This course will explain the organization, functions, and jurisdiction of juvenile agencies. Discussion includes the juvenile court and justice system, historical development of the concept of delinquency, the special status of juveniles under the law, and special attention to juvenile justice procedural law under the Children’s Code and Rules of Procedure.

CJ 113J                                Introduction to Corrections
3 Credit Hours
This introductory course is designed to acquaint individuals with the role of corrections in America. It is an examination of the broad spectrum of systems, processes, and people that constitute the field of corrections. Whenever possible, practical orientation to the field of corrections will be explored.

CJ 113P                               Police & Society (same as LA 113P)
3 Credit Hours
This course is an introduction in the study of law enforcement and policing in America. It will explore diversity and critically evaluate the direction and trends in modern police agencies.  The student will become familiar with the names, phrases, and concepts that are routinely used by those in the study of crime and the workings of the criminal justice system.

CJ 123F                               Traffic Law & Accident Investigation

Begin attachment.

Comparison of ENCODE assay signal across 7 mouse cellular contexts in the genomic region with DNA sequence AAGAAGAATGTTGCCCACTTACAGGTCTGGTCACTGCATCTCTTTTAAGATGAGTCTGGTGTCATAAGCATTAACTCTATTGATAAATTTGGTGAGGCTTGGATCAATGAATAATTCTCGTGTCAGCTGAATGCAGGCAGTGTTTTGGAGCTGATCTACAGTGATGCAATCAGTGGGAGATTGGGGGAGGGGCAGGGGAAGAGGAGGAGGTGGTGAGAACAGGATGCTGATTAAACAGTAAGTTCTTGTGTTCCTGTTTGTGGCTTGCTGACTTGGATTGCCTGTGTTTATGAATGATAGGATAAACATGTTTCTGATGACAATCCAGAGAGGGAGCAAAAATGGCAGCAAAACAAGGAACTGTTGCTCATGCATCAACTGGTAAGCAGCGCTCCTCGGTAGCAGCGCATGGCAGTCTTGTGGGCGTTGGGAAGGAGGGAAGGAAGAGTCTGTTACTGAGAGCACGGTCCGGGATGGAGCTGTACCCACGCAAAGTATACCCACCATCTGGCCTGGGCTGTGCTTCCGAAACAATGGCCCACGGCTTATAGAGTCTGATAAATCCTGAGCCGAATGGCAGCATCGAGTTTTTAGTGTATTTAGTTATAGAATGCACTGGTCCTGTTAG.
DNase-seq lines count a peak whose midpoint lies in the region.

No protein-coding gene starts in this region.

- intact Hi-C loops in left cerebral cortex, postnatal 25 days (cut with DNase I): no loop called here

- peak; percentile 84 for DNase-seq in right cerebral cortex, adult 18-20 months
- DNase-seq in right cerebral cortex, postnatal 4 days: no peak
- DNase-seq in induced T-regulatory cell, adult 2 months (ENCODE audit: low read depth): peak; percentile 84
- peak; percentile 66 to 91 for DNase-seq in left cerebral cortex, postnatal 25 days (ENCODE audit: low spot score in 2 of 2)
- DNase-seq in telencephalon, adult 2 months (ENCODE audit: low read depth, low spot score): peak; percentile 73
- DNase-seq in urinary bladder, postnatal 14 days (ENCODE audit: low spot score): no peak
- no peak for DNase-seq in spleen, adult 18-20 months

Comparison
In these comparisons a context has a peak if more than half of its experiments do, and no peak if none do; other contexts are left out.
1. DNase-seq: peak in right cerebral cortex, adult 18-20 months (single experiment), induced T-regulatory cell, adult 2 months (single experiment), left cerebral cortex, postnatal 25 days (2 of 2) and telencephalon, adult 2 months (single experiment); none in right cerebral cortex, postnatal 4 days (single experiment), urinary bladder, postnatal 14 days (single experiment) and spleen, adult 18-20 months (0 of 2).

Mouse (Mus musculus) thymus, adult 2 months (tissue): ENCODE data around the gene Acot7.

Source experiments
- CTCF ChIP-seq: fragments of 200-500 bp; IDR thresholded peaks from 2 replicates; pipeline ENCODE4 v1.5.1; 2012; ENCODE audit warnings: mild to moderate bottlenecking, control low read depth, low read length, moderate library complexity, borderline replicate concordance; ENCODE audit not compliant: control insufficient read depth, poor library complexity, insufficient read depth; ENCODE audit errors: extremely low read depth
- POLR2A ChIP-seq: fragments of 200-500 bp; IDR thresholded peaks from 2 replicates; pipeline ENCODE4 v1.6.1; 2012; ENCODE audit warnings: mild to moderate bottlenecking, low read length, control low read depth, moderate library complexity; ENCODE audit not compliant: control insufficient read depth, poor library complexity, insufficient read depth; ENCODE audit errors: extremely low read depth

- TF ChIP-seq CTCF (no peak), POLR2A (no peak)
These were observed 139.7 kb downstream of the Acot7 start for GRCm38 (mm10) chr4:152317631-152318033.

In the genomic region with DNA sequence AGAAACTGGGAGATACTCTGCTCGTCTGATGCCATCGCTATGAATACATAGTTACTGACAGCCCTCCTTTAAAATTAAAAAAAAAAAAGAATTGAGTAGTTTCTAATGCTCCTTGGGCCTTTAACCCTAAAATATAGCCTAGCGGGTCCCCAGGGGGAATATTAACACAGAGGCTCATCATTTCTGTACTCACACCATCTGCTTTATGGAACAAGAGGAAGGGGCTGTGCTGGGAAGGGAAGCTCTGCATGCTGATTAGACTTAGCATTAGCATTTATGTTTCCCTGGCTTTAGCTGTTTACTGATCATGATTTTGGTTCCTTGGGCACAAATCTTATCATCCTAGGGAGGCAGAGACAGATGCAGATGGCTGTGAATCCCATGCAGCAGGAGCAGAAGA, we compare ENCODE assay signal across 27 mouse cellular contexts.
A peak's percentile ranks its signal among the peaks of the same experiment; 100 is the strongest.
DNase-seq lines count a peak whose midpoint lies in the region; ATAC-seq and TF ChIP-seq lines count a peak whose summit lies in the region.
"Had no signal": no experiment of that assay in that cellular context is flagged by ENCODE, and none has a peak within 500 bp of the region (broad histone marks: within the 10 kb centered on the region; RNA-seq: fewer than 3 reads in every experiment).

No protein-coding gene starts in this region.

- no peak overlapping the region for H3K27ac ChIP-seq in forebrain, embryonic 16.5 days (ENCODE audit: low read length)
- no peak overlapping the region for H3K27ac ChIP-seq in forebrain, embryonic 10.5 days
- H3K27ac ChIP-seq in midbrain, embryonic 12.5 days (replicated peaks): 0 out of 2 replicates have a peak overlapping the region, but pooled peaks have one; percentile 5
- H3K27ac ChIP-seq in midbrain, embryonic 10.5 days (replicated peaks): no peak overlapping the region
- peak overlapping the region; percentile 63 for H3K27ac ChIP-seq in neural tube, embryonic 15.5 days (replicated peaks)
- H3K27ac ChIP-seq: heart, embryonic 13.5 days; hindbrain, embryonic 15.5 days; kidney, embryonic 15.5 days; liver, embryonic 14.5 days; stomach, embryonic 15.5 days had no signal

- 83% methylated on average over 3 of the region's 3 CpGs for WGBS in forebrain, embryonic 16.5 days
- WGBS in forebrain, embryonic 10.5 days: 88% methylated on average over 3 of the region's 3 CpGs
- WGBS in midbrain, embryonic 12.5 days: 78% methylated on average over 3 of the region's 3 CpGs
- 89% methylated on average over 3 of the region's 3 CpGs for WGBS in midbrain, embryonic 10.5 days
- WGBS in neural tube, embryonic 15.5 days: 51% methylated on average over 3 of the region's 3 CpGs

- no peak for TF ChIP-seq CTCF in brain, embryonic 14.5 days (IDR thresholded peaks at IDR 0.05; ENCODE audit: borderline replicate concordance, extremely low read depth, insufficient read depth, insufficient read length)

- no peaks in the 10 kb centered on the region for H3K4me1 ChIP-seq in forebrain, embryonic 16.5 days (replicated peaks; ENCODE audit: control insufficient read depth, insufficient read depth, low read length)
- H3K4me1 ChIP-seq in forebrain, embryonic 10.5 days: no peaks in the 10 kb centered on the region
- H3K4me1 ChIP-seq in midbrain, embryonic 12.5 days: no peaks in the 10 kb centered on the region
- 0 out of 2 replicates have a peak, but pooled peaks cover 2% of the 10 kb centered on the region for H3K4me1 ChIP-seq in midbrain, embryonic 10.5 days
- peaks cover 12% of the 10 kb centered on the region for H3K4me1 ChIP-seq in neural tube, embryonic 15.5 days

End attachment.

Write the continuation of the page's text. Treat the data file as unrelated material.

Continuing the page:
3 Credit Hours
This course focuses on the theories and basic techniques of accident investigation: what the vehicle shows, examination of the roadway, recording and preservation of skid mark evidence, speed estimates, reconstruction of the accident scene, diagram and map making, photographing the accident scene, background investigation, court testimony, and study of the New Mexico vehicle code.

CJ 123J                             Corrections Officer Safety and Weapons Training (same as CA 123J)
3 Credit Hours
This course will cover basic shooting principles used by correctional officer and will include instruction in nomenclature, handling, loading and firing of the service revolver, rifle, shotgun, and 37 mm gas gun.  Lawful use of chemical agents including identification, coding, delivery and decontamination procedures will be covered.

CJ 123P                              Law Enforcement Patrol Procedures
3 Credit Hours